Search Images Maps Play YouTube News Gmail Drive More »
Sign in
Screen reader users: click this link for accessible mode. Accessible mode has the same essential features but works better with your reader.

Patents

  1. Advanced Patent Search
Publication numberUS4159782 A
Publication typeGrant
Application numberUS 05/792,930
Publication dateJul 3, 1979
Filing dateMay 2, 1977
Priority dateMay 2, 1977
Also published asCA1122173A1, DE2815989A1, DE2815989C2
Publication number05792930, 792930, US 4159782 A, US 4159782A, US-A-4159782, US4159782 A, US4159782A
InventorsRobert F. Swartzendruber
Original AssigneeDocutel Corporation
Export CitationBiBTeX, EndNote, RefMan
External Links: USPTO, USPTO Assignment, Espacenet
Banking machine control
US 4159782 A
Abstract
Bank notes are accurately delivered to a customer in a preselected amount at an exit throat from a storage bin. Delivery of the bank notes from the storage bin is on an individual basis to an escrow station where the number of bills of currency representing the preselected amount is collected for delivery to the customer at the exit throat. In the transport path from the storage bin to the escrow station multiple bank notes and trailing bank notes are detected to control the operation of the banking machine to deliver the notes at the escrow station either to the customer or divert a miscount of the bank notes to a divert bin. Initially, the process for transporting bills from the storage bin to the escrow station actuates a main drive motor of a transport system. Bank notes are fed from the storage bin to the transport system and if more than one bill is fed to the transport system all but one are returned to the storage bin. The travel time of a note past a check point is monitored to determine an overlapping note condition. Multiple bank notes traveling together through the transport system are sensed after completion of the timing function. Bank notes delivered from the transport system are assembled in an escrow station for a subsequent transporting to the exit throat.
Images(5)
Previous page
Next page
Claims(19)
What is claimed is:
1. A method of controlling the dispensing of bank notes from a banking machine responsive to externally generated control signals, comprising the steps of:
feeding back notes from a storage bin along a transport path of a tranport system,
returning all but one bank note fed to the transport system back to the storage bin,
timing the travel of a bank note past a check point displaced from the start of the transport path of the transport system to monitor for an overlapping note condition,
sensing for the presence of multiple notes traveling together through the transport system only after completion of the timing function at a location displaced downstream from the check point along the transport path by a distance such that the bank note has partially passed the location at the completion of the timing function,
assembling bank notes delivered from the transport system in an escrow station, and
transporting the assembled notes from the escrow station to an exit throat.
2. The method of controlling the dispensing of bank notes as set forth in claim 1 including the step of turning off the transport system when the notes have been partially extended through the exit throat.
3. The method of controlling the dispensing of bank notes as set forth in claim 1 including the step of transporting to a divert bin the notes transported from the escrow station.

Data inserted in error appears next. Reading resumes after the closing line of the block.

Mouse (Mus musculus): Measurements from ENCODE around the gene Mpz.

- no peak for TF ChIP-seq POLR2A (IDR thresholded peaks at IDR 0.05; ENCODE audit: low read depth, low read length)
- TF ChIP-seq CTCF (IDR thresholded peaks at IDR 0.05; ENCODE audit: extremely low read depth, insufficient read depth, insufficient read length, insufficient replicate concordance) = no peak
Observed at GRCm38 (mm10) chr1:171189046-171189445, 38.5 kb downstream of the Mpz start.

4. The method of controlling the dispensing of bank notes as set forth in claim 2 including the step of sensing for the presence of notes at the exit throat, in the escrow station, and in the storage bin prior to actuating the transport system.
5. The method of controlling the dispensing of bank notes as set forth in claim 1 wherein the step of returning notes to the storage bin includes the step of sensing for the presence of multiple notes at the entrance to the transport system.
6. A method of controlling the dispensing of bank notes from a banking machine responsive to externally generated control signals, comprising the steps of:
actuating a transport system for delivering bank notes along a transport path from a storage bin to an escrow station,
detecting the movement of multiple notes along the transport path in the transport system and generating a separating signal when more than one note enters the transport system,
returning all but one note in the transport system in response to the separating signal bank to the storage bin,
timing the travel of a note past a check point displaced from the start of the transport path of the transport system to monitor for an overlapping bill condition,
sensing for the presence of multiple notes traveling together through the transport system only after completion of the timing function at a location displaced downstream from the check point along the transport path by a distance such that the bank note has partially passed the location at the completion of the timing function,
and transporting notes assembled at the escrow station to an exit throat.
7. The method of controlling the dispensing of bank notes as set forth in claim 6 wherein the step of transporting notes assembled in the escrow station includes sensing the presence of notes at the exit throat to deactivate the transport system.
8. The method of controlling the dispensing of bank notes as set forth in claim 7 including the step of braking the transport system when notes have been partially extended through the exit throat.
9. Apparatus for controlling the dispensing of bank notes from a banking machine responsive to externally generated control signals, comprising in combination:
transport means for delivering notes from a storage bin along a transport path to an escrow station,
means for feeding notes from the storage bin to the transport path of the transport means,
means for sensing the movement of a note along the transport path of said transport means to generate a note timing and note count signal,